Issue(s): Thor #280
The title really should have been "Hyperion and on and on". Why? Because it features both the Squadron Sinister and Squadron Supreme versions of Hyperion. Which is ridiculous! In my opinion, there should be exactly zero Hyperions. The guy was created as a one-time stand-in for Superman by Roy Thomas so the Avengers could fight the JLA. That should have been the end of him. But then Thomas had to go and introduce another version of the character, and both have since appeared multiple times. I guess it was inevitable that they'd face off, but i'd definitely have preferred if they'd all just faded into obscurity.
But i can forgive Thomas for his geeky DC love and the "Crisis on Twin Earths" references (and the artist, Wayne Boring, was the regular Superman artist from 1938 through the late 60s, so i'm sure his appearance here isn't a coincidence). What i can't forgive him for is his terrible fists-first approach to writing super-hero stories. The first Hyperion shows up, and immediately attacks Thor.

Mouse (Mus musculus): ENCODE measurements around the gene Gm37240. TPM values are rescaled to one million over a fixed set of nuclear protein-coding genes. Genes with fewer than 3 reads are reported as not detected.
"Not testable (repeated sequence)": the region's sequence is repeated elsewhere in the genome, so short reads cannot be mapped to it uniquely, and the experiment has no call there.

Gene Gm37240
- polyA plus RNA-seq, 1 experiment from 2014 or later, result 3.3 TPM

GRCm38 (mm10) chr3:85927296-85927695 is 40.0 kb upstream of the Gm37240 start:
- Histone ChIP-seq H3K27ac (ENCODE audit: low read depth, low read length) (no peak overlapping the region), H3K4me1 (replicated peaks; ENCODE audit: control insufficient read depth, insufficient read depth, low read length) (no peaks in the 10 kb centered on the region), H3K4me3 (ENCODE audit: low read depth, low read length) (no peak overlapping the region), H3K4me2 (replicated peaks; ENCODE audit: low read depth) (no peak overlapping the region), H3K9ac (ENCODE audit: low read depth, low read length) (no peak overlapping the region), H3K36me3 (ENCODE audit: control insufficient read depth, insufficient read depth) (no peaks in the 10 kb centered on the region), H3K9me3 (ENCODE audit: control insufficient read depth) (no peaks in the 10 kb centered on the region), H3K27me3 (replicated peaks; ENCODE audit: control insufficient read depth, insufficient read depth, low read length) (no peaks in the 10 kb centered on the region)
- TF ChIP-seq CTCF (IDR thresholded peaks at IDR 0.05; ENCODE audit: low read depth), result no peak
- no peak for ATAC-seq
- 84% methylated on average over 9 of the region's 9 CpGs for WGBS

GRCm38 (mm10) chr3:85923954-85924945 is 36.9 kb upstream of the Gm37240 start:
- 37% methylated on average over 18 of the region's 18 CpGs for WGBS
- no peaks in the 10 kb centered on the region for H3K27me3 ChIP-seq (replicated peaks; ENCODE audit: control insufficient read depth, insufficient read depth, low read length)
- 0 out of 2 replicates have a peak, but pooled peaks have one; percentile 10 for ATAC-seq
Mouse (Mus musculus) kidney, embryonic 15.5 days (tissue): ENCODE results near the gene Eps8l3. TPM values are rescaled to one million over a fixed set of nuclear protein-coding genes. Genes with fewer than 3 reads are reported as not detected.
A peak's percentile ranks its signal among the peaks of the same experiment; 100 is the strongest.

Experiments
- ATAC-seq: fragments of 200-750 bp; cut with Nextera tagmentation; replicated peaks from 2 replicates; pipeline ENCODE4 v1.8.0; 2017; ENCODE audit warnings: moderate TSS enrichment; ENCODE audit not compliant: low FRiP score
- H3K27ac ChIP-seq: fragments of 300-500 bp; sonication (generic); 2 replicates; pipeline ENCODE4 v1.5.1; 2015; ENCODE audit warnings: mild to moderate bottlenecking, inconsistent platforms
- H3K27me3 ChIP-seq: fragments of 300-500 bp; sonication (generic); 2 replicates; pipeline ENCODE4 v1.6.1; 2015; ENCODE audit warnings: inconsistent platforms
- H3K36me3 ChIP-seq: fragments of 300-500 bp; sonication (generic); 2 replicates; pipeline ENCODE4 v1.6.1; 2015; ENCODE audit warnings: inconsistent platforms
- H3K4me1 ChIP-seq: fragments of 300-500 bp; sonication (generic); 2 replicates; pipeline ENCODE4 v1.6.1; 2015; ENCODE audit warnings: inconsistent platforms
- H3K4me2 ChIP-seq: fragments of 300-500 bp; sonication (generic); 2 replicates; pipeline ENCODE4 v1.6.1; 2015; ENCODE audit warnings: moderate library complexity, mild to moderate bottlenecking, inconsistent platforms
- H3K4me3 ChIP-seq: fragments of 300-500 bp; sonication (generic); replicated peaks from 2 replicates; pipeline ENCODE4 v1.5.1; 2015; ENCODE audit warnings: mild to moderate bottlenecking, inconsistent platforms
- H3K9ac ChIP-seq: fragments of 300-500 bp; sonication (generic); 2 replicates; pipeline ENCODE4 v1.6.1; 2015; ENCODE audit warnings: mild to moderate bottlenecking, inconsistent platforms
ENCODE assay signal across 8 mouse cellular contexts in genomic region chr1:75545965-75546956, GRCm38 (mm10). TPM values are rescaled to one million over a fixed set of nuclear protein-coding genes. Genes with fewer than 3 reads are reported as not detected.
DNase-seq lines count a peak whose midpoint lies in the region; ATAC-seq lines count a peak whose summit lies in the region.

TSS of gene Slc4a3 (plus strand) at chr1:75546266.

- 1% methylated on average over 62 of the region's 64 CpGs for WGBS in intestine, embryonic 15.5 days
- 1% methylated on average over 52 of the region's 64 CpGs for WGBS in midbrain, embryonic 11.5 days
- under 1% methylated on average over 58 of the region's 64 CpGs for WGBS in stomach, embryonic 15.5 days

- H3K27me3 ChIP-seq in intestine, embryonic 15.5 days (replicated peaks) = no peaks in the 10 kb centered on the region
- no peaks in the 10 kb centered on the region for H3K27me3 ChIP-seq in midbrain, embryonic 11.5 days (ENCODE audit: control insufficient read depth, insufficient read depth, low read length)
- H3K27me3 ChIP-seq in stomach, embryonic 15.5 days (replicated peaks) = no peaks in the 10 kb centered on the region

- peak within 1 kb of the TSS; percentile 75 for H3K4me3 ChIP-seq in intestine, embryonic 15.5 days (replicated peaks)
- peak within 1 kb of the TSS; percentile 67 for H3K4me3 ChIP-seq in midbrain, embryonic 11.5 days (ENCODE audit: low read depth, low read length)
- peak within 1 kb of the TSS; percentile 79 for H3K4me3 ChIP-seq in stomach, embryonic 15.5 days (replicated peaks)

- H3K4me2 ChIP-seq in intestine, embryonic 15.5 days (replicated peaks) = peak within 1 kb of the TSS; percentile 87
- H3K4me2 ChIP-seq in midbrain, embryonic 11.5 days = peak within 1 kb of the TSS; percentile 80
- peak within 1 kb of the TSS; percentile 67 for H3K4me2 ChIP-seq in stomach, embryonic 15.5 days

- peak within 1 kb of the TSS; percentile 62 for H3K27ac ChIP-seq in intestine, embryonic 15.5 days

Logically, Thor assumes that he's therefore dealing with the Sinister version, but no, Hyperion "had to be certain you were who you say you are -- and not some costume pretender." To be clear, Thor was just walking down the street when Hyperion appeared out of nowhere and attacked him. Thor didn't claim to be anyone. What if it was just some poor schlub on his way to a costume party? Anyway,with that settled, the fight continues, because now that he's gotten smacked around by Thor, Hyperion is "good and angry".
Of course, once they stop fighting and start talking, things just get worse. Hyperion is here because (ugh!) some people on his world are making a movie about the Squadron Supreme, and Hyperion needs Thor to participate in it. After Thor complains that Roy Thomas already covered the filmmaker theme in the False Ragnarok story that just ended two issues ago, Hyperion realizes that Thor wasn't even around when the Avengers fought the Squadron Supreme, so the whole conversation was pointless and could Thor please take him to the other Avengers? Roy Thomas Reversal.
No one asks why the actual Avengers need to star in a movie re-creating events that happened some time ago - do they not have actors on Hyperion's world?
Meanwhile, the Sinister version of Hyperion has been coincidentally lurking in the background, and he sneaks into Supreme Hyperion's portal.
The other Avengers turn out not to be home, so Supreme Hyperion and Thor, now buddies, decide to head back to Hyperion's world.